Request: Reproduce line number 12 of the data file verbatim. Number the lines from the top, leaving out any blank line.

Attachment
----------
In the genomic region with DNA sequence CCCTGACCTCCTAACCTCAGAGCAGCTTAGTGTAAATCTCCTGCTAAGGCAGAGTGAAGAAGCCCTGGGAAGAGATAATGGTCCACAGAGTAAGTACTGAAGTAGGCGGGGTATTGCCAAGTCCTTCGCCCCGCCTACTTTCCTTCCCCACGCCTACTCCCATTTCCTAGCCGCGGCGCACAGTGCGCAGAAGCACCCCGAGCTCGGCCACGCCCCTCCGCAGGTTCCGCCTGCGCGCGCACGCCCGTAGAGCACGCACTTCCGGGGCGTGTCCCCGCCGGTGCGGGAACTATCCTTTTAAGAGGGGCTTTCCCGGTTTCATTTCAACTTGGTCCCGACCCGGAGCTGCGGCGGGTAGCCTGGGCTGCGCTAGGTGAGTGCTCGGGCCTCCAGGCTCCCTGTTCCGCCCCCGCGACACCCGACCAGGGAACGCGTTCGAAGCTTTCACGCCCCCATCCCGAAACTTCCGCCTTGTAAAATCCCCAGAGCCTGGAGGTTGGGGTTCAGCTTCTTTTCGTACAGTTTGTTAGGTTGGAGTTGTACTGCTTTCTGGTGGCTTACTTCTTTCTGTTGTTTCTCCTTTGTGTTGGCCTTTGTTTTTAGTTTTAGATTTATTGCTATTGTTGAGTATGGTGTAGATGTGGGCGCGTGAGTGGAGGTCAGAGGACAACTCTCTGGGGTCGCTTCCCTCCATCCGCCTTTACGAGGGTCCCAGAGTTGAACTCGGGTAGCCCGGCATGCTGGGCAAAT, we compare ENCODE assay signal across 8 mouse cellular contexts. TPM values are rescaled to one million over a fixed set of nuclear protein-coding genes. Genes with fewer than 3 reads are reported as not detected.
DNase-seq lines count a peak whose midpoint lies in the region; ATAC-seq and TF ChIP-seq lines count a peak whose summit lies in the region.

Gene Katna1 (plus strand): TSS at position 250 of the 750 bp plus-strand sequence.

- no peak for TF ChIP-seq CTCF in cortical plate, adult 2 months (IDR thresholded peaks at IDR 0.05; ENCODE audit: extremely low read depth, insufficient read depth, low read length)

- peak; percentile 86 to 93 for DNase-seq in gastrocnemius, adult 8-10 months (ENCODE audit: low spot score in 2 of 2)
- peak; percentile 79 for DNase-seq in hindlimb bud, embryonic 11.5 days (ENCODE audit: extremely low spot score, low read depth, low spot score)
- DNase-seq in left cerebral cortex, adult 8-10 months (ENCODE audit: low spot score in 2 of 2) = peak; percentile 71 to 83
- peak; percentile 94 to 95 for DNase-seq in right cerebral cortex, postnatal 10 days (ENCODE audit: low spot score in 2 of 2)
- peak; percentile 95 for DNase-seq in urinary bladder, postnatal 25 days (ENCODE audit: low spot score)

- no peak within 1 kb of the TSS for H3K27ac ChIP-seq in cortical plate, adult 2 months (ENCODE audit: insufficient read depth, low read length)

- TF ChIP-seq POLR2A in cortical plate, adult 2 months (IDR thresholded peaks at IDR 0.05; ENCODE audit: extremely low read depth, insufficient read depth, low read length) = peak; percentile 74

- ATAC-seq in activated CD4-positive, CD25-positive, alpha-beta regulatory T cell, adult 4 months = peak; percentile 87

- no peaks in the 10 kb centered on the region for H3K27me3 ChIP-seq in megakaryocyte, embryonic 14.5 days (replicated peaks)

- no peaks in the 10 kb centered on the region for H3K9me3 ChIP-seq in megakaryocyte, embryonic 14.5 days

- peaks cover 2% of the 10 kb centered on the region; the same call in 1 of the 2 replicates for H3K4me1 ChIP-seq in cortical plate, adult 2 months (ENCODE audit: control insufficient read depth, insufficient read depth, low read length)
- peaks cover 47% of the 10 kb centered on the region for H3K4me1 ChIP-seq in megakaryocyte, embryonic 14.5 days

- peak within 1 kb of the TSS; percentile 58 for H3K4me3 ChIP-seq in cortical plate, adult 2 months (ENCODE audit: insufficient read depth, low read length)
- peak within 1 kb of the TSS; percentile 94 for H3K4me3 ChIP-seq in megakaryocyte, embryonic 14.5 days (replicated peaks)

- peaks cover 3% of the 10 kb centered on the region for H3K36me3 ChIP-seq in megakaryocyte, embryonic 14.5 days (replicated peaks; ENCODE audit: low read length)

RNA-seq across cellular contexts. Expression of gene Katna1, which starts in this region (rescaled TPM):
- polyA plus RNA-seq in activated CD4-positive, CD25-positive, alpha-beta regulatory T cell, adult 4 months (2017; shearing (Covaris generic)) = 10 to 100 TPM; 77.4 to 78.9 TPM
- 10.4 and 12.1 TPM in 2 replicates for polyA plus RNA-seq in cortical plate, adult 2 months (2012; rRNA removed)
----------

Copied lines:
- ATAC-seq in activated CD4-positive, CD25-positive, alpha-beta regulatory T cell, adult 4 months = peak; percentile 87